Iran threatens retaliation after what it calls possible cyberattack on nuclear site

TEHRAN, Jan. 6, 2020 (Xinhua) — Iranian Foreign Ministry spokesman Abbas Mousavi attends a press conference in Tehran, Iran, on Jan. 5, 2020. Abbas Mousavi on Sunday criticized as “unconstructive” some Europeans’ stances over the recent U.S. assassination of a senior Iranian military commander. (Photo by Ahmad Halabisaz/Xinhua/IANS)

RIYADH (RAHNUMA):: Iran will retaliate against any country that carries out cyberattacks on its nuclear sites, the head of civilian defense said, after a fire at its Natanz plant which some Iranian officials said may have been caused by cyber sabotage.

The underground Natanz Fuel Enrichment Plant (FEP) is one of several Iranian facilities monitored by inspectors of the International Atomic Energy Agency, the UN nuclear watchdog.

Iran’s top security body said on Friday that the cause of the “incident” at the nuclear site had been determined, but “due to security considerations” it would be announced at a convenient time.

Iran’s Atomic Energy Organization (AEOI) initially reported an “incident” had occurred early on Thursday at Natanz, located in the desert in the central province of Isfahan.

It later published a photo of a one-story brick building with its roof and walls partly burned. A door hanging off its hinges in the photo suggested that there had been an explosion inside the building.

“Responding to cyberattacks is part of the country’s defense might. If it is proven that our country has been targeted by a cyberattack, we will respond,” civil defense chief Gholamreza Jalali told state TV late on Thursday.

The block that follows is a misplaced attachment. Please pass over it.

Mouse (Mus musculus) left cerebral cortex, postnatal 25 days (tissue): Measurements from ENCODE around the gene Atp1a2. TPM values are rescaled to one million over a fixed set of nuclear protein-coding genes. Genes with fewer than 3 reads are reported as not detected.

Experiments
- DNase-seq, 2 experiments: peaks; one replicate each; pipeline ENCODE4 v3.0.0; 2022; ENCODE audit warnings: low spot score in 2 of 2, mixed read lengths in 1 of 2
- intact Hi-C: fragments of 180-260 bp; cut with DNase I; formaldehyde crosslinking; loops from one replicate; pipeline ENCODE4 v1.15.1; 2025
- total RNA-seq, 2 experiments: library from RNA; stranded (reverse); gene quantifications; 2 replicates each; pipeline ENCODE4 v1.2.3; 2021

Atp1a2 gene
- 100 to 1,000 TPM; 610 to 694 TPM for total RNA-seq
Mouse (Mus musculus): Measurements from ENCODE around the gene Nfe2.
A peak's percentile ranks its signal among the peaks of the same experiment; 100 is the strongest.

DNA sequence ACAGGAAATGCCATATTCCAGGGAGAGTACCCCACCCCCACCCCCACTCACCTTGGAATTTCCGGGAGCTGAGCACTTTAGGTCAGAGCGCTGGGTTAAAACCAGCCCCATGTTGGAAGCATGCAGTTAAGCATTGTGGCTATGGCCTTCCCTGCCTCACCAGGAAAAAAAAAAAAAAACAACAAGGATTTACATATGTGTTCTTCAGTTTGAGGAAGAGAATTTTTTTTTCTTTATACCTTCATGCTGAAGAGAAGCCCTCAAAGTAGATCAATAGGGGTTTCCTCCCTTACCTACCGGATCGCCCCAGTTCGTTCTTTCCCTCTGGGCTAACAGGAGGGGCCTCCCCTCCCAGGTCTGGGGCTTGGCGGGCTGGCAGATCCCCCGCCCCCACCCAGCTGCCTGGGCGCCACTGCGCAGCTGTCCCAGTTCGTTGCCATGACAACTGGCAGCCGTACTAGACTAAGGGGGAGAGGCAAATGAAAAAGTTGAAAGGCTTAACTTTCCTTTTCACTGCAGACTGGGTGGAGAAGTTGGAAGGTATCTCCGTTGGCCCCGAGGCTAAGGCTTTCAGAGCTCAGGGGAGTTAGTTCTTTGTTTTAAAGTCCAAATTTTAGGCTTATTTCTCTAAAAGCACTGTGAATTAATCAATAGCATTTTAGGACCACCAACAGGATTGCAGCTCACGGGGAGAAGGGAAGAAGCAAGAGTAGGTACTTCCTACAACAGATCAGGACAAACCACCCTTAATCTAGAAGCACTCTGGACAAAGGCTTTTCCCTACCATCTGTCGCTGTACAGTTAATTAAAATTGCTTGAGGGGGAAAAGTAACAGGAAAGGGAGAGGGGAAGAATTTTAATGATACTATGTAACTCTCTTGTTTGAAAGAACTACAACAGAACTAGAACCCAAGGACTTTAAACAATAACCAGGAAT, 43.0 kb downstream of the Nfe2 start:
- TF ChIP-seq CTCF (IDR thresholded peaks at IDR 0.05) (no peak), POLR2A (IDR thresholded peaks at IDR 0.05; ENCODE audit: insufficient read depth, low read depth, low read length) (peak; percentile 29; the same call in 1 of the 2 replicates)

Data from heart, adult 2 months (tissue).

An article issued on Thursday by state news agency IRNA addressed what it called the possibility of sabotage by enemies such as Israel and the United States, although it stopped short of accusing either directly.

“So far Iran has tried to prevent intensifying crises and the formation of unpredictable conditions and situations,” IRNA said. “But the crossing of red lines of the Islamic Republic of Iran by hostile countries, especially the Zionist regime and the US, means that strategy…should be revised.”


Three Iranian officials who spoke to Reuters on condition of anonymity said they believed the fire was the result of a cyberattack, but did not cite any evidence.

One of the officials said the attack had targeted the centrifuge assembly building, referring to the delicate cylindrical machines that enrich uranium, and said Iran’s enemies had carried out similar acts in the past.
Two of the officials said Israel could have been behind the Natanz incident, but offered no evidence.

Asked on Thursday evening about recent incidents reported at strategic Iranian sites, Israeli Prime Minister Benjamin Netanyahu told reporters: “Clearly we can’t get into that.”

The Israeli military and Netanyahu’s office, which oversees Israel’s foreign intelligence service Mossad, did not immediately respond to Reuters queries on Friday.

In 2010, Stuxnet computer virus, which is widely believed to have been developed by the United States and Israel, was discovered after it was used to attack Natanz facility.

Natanz was built in secret without the IAEA’s knowledge but was exposed by an Iranian opposition group in 2002. Iran acknowledged the sites existence in 2003.

The underground Natanz site remains the centerpiece of Iran’s enrichment program, though Tehran denies ever seeking nuclear weapons, saying its atomic program is only for peaceful purposes.

Iran curbed its nuclear work in exchange for the removal of most global sanctions under an accord reached with six world powers in 2015, but has reduced compliance with the deal’s restrictions since the United States withdrew in 2018.

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